FINDING HAPPINESS Guard within yourself that treasure, kindness. Know how to give without hesitation, how to lose without regret, how to acquire without meanness. Know how to replace in your heart, by the happiness of those you love, the happiness that may be wanting to yourself.
George Sand (Amandine Aurore Lucie, nee Dupin)
SIX PHASES OF A PROJECT
1. Enthusiasm and Happiness About the Great Idea
4. Search for the Guilty
5. Punishment of the Innocent
6. Praise, Honors and Great Joy for the Non-Participants
THE LIGHT OF HAPPINESS Happiness has no reason. It is not to be found in the facts of our lives, but in the color of the light by which we look at the facts.
A thing of beauty is a joy for ever Its loveliness increases; it will never Pass into nothingness; but still will keep A bower quiet for us, and a sleep
Full of sweet dreams, and health and quiet breathing. "Endymion" by John Keats, 1817
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WHO IS HAPPY? An English newspaper asked this question: "Who are the happiest people on earth?" These were the four prize-winning answers:
A craftsman or artist whistling over a job well done
A little child building sand castles.
A mother, after a busy day, bathing her baby.
A doctor who has finished a difficult and dangerous operation, and saved a human life. No millionaires among these, one notices. No kings or emperors. Riches and rank, no matter how the world strives for them, do not make happy lives.
Jacob Braude, Lifetime Speaker's Encyclopedia, Vol 1., page 350.
TWELVE RULES FOR HAPPINESS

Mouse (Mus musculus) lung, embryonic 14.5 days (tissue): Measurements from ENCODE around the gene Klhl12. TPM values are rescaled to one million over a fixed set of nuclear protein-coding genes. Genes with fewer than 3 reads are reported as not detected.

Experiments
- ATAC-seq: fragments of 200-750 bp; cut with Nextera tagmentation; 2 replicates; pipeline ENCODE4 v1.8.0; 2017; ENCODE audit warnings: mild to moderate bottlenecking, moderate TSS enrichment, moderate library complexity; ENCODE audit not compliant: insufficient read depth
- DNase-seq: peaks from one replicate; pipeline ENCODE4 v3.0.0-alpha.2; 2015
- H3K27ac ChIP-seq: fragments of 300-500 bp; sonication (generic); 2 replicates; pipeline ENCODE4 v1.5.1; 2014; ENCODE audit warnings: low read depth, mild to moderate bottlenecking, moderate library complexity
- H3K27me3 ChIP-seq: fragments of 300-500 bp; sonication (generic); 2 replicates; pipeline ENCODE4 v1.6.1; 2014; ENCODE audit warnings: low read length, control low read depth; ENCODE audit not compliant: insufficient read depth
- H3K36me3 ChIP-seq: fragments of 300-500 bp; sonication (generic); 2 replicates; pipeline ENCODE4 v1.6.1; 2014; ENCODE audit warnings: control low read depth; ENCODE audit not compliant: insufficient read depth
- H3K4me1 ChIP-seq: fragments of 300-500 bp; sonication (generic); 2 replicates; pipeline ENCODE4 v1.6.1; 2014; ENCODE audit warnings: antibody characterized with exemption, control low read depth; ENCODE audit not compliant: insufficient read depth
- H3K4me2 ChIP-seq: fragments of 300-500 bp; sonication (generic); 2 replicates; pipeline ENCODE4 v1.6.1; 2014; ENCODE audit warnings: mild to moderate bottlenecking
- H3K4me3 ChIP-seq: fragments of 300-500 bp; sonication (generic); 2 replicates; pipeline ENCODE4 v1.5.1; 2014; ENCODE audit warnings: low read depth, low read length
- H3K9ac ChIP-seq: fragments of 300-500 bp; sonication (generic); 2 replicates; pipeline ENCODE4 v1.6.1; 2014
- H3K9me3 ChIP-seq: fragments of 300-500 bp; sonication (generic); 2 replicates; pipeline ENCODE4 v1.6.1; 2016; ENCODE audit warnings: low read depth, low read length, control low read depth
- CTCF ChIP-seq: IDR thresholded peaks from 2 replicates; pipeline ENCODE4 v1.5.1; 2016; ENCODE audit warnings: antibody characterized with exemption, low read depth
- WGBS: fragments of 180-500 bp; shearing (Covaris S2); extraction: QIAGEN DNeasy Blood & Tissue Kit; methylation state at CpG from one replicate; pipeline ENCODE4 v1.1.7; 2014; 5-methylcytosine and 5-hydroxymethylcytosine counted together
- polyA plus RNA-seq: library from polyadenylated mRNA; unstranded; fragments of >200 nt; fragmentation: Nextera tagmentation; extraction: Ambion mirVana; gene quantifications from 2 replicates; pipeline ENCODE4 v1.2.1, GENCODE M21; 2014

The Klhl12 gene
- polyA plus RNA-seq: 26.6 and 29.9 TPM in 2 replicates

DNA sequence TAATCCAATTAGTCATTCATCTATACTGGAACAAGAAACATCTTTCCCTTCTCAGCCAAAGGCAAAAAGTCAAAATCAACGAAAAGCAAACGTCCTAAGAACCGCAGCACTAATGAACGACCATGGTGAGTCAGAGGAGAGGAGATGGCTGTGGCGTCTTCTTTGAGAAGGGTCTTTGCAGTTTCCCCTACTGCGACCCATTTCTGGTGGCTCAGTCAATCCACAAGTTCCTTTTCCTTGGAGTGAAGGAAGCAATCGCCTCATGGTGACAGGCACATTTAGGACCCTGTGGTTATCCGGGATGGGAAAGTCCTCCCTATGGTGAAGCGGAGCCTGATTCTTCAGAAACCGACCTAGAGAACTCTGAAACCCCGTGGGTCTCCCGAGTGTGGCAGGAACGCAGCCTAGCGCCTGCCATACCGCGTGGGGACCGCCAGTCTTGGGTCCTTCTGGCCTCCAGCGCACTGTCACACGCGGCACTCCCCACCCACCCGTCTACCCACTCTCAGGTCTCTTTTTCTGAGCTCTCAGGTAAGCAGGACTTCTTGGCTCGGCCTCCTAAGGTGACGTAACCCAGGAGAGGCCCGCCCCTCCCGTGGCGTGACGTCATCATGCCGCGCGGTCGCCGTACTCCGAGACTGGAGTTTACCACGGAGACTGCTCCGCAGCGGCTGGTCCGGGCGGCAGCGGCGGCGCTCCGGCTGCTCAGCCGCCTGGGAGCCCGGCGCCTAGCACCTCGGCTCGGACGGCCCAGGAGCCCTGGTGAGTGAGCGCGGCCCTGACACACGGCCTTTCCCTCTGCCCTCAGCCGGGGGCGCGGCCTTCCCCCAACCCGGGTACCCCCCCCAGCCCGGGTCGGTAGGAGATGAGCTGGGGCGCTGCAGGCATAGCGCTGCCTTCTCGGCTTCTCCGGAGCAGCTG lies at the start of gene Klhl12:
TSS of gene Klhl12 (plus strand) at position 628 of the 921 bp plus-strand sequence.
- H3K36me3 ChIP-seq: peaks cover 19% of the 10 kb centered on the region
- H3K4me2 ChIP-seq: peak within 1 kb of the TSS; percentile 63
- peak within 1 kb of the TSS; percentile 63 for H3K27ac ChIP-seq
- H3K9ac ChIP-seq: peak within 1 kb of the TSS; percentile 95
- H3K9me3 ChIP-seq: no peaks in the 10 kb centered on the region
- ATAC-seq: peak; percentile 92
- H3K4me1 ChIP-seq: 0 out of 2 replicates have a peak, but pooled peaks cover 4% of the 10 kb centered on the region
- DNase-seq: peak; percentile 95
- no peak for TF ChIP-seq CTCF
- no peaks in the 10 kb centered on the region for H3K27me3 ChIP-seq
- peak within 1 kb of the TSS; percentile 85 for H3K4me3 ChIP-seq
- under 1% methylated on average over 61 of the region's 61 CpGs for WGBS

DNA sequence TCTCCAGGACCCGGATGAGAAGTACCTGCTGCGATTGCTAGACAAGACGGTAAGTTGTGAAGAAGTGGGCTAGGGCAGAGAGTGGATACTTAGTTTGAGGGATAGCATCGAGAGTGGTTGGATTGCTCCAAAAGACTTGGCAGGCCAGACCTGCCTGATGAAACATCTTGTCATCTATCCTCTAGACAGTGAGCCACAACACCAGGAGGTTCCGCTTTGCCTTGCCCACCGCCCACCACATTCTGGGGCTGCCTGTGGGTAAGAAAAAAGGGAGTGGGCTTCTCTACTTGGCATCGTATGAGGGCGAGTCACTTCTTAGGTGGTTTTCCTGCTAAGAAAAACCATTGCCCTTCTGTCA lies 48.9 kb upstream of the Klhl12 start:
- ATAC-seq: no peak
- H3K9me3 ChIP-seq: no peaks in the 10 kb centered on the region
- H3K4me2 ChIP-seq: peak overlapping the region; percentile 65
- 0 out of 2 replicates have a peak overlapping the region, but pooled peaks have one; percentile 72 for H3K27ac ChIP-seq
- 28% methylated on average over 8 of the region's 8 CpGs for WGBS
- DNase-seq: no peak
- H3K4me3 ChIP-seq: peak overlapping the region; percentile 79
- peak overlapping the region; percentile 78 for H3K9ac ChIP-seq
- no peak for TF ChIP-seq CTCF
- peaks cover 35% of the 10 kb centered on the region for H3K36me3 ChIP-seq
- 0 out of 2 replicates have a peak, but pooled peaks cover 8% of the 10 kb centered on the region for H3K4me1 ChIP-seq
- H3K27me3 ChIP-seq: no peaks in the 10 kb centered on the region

I. Live a Simple Life — Be temperate in your habits, avoid self-seeking and selfishness. Let simplicity be your key.
II. Spend Less Than You Earn — Cultivate frugality, prudence and self-denial. III. Think Constructively — Think clearly and accurately.
IV. Cultivate a Yielding Disposition — Don't always insist on getting things your own way. Look at things from the perspective of others.
V. Be Grateful — Count your blessings and thank God each day. VI. Rule Your Moods — Cultivate the spirit of peace and goodwill. VII. Give Generously — Give cheerfully and wisely, be guided by your head and your heart in concert.
VIII. Work With Right Motives — Make your highest goal to grow in spiritual grace and power.
IX. Be Interested In Others — Spend time and energy in the concerns of others. Listen, share, help, see with their eyes.
X. Live In The Daylight Compartment — One day at a time, concentrate on the immediate task.
XI. Have A Hobby — Spend your leisure time in things that build and fascinate — studying, gardening, singing, sketching, taking pictures, traveling.
XII. Keep Close To God — Walk with the Lord. Share with him in reading his word and talking with him each day.
Adapted from Braude's Lifetime Speaker's Encyclopedia.
PRESCRIPTION FOR UN-HAPPINESS
1. Make little things bother you: don't just let them, MAKE them!
2. Lose your perspective of things, and keep it lost: Don't put first things first.
3. Get yourself a good worry — one about which you cannot do anything but worry.
4. Be a perfectionist: condemn yourself and others for not achieving perfection.
5. Be right: always right: perfectly right all the time. Be the only one who is